If the IRS filed a tax bond against your property because of unpaid taxes and there is no way you can remove it, it does not mean that you cannot sell or refinance your home. In fact, the IRS is often interested in improving taxpayers’ financial position, which, in turn, increases their ability to pay off government debt. If refinancing a property would increase your disposable monthly income or allow you to pay a lump sum to the IRS, you may be eligible for tax lien subordination.
If the IRS accepts your applications and issues a Certificate of Federal Tax Lien Subordination, this document allows a potential creditor, whose name appears on your application, to advance ahead of the IRS in the creditor position, but only for the named property in the Certificate of Subordination of Federal Tax Lien.
There are two reasons the IRS might agree to subordinate a bond. These reasons are included in the IRS Code in Sections 6325 (d) (1) and 6325 (d) (2). Lien subordination under Section 6325 (d) (1) is granted if refinancing a taxpayer’s property will provide the taxpayer with funds to pay the tax debt in full, or at least to make a payment equal to the principal that is obtained. IRS interest and penalties add up very quickly, so it is often beneficial for a taxpayer to use this method to decrease tax debt.
Another basis for tax lien subordination may be whether refinancing a property would lower a taxpayer’s monthly mortgage payments and therefore increase disposable income, which can be used to make larger monthly payments to the IRS for the tax liability. . Section 6325 (d) (2) authorizes the subordination of the tax lien for this particular reason.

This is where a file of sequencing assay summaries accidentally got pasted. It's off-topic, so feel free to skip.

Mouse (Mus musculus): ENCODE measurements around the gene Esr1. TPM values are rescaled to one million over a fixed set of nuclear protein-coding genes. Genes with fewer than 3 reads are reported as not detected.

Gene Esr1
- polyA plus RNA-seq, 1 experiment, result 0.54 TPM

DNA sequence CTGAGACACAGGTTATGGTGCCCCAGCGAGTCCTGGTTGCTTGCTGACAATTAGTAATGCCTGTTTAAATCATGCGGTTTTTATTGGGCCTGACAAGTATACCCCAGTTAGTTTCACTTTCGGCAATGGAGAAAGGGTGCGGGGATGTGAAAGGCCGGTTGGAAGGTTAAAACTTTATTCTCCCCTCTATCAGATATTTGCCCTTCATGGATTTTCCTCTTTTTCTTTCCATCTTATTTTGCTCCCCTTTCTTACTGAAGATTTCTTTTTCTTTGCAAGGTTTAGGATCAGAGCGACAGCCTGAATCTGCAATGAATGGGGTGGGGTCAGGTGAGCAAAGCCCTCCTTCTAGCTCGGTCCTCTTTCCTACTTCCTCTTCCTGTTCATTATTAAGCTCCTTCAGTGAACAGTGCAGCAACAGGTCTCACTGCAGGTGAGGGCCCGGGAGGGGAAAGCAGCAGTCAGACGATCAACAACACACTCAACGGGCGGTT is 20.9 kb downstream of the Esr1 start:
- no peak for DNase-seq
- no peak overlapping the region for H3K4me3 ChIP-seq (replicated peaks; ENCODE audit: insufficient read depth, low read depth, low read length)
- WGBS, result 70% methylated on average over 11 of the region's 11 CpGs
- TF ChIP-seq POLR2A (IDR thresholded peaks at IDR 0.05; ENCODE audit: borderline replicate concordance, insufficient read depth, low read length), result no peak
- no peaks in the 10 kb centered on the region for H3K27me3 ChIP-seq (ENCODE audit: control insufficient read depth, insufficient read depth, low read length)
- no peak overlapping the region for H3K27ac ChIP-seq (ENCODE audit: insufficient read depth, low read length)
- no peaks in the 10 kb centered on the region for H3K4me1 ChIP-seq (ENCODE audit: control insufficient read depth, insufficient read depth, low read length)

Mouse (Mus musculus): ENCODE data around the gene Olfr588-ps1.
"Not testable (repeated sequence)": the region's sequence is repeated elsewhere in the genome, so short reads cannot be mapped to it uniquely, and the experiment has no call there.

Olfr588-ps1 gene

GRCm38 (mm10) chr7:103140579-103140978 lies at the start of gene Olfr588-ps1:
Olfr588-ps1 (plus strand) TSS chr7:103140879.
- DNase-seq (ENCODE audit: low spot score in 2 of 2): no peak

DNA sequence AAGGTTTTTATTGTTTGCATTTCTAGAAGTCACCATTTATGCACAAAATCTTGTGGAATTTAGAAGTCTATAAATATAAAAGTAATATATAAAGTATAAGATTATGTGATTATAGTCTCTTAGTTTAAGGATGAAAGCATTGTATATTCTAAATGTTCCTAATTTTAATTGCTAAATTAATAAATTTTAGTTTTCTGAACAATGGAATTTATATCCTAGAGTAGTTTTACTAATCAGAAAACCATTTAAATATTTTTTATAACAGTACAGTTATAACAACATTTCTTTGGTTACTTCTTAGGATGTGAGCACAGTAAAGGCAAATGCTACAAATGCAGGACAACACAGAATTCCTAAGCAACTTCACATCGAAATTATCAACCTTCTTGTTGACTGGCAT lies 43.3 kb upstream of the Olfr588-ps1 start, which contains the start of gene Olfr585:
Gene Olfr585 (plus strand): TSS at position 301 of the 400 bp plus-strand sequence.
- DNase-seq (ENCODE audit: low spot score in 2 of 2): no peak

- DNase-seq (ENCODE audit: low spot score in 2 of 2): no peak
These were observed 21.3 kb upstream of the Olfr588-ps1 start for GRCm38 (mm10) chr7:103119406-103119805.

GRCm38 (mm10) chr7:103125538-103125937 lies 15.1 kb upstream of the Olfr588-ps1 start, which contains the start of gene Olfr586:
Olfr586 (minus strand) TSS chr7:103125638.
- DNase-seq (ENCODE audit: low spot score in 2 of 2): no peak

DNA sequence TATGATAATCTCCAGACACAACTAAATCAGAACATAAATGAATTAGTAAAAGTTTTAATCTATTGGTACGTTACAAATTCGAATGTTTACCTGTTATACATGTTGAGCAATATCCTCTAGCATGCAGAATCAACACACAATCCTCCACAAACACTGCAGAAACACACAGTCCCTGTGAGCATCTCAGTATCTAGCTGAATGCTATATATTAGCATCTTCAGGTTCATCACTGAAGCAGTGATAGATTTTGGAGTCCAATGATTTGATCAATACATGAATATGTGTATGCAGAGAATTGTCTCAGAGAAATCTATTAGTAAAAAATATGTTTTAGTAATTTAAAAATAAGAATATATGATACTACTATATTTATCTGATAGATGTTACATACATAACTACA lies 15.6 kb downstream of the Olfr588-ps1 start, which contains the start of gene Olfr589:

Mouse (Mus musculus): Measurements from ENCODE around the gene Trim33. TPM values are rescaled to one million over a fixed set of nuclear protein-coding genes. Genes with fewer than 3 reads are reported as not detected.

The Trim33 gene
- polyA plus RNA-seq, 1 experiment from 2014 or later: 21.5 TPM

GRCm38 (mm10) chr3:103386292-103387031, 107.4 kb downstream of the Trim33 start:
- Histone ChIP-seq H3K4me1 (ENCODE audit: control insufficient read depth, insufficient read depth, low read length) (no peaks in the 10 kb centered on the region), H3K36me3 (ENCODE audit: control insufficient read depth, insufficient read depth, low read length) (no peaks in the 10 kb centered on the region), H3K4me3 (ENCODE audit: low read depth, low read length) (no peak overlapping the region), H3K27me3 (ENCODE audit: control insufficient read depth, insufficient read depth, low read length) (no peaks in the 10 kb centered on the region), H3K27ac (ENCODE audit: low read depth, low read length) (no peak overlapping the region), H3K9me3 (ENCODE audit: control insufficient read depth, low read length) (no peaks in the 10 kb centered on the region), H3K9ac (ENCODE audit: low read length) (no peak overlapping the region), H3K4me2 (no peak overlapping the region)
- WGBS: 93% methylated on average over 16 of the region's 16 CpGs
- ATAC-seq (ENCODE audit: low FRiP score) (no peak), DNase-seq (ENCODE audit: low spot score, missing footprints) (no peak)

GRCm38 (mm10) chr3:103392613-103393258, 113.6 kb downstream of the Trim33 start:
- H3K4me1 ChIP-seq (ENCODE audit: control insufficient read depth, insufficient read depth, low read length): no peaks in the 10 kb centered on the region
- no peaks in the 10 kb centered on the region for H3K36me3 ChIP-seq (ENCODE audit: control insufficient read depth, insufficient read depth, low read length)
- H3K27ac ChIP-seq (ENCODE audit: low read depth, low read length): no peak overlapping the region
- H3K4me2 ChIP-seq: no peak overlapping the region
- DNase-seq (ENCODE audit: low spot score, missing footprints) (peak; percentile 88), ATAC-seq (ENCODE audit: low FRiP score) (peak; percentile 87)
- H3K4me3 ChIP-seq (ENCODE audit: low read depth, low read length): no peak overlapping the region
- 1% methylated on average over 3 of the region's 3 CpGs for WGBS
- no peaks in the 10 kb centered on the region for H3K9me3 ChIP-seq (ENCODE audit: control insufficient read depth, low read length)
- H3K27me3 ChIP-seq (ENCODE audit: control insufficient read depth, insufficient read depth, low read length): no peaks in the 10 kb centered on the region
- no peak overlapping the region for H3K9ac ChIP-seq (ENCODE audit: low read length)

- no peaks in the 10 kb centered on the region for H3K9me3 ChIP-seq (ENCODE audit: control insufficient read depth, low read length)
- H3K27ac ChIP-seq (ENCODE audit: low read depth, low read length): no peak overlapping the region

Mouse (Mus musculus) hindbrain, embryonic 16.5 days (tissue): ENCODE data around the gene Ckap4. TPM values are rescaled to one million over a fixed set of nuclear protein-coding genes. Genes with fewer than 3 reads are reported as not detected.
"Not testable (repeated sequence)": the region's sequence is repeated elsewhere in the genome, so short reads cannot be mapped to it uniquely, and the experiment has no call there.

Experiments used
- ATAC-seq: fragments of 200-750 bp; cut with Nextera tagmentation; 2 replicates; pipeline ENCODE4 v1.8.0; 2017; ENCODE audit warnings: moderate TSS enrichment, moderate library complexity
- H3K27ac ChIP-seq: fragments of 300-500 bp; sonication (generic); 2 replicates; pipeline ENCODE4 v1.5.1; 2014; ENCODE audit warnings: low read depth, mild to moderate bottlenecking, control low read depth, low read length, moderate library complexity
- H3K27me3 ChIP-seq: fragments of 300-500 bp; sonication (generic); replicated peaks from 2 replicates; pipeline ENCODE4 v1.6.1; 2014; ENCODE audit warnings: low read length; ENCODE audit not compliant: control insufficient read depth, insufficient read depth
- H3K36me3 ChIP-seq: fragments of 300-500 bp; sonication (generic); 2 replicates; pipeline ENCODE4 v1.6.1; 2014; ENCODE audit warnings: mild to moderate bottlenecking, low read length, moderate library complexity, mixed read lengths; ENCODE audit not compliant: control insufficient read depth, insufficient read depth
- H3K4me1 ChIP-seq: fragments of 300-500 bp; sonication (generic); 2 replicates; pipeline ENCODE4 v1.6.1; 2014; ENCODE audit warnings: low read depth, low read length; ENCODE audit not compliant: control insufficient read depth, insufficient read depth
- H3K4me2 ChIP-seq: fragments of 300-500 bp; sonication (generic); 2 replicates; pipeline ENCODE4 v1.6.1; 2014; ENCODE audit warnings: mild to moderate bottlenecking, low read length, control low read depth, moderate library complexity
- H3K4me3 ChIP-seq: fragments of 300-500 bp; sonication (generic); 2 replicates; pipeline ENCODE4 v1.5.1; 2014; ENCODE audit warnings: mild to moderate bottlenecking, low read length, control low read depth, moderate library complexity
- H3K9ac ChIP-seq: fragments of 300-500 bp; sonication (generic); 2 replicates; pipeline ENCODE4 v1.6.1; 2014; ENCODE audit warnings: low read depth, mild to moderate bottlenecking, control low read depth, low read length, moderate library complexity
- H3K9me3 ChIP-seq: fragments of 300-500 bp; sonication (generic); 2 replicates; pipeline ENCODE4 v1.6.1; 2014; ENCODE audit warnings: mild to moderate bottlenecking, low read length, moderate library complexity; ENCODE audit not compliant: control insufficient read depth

The IRS requires the completion of Form 14134 – Application for Certificate of Subordination of Federal Tax Lien for this purpose. Typically, it takes 45 days or more for the IRS to process the lien subordination request and review it for the IRS Advisory Group Manager.
If the IRS grants a lien subordination, you may need to send a payment before the IRS sends you the Certificate of Subordination. However, if your request to subordinate a link is based on IRS Code Section and 6325 (d) (2), you do not have to make a payment to obtain your certificate.
If the IRS denies your request to subordinate a lien, you can appeal this decision, but you must ensure that your Collection Appeal Request is received by the deadline stated in the IRS letter.
Although it is possible to file Form 14134 yourself, hiring a tax resolution specialist to submit this form and, if necessary, negotiating a lien subordination on your behalf will save you a lot of time and give you a better chance of success.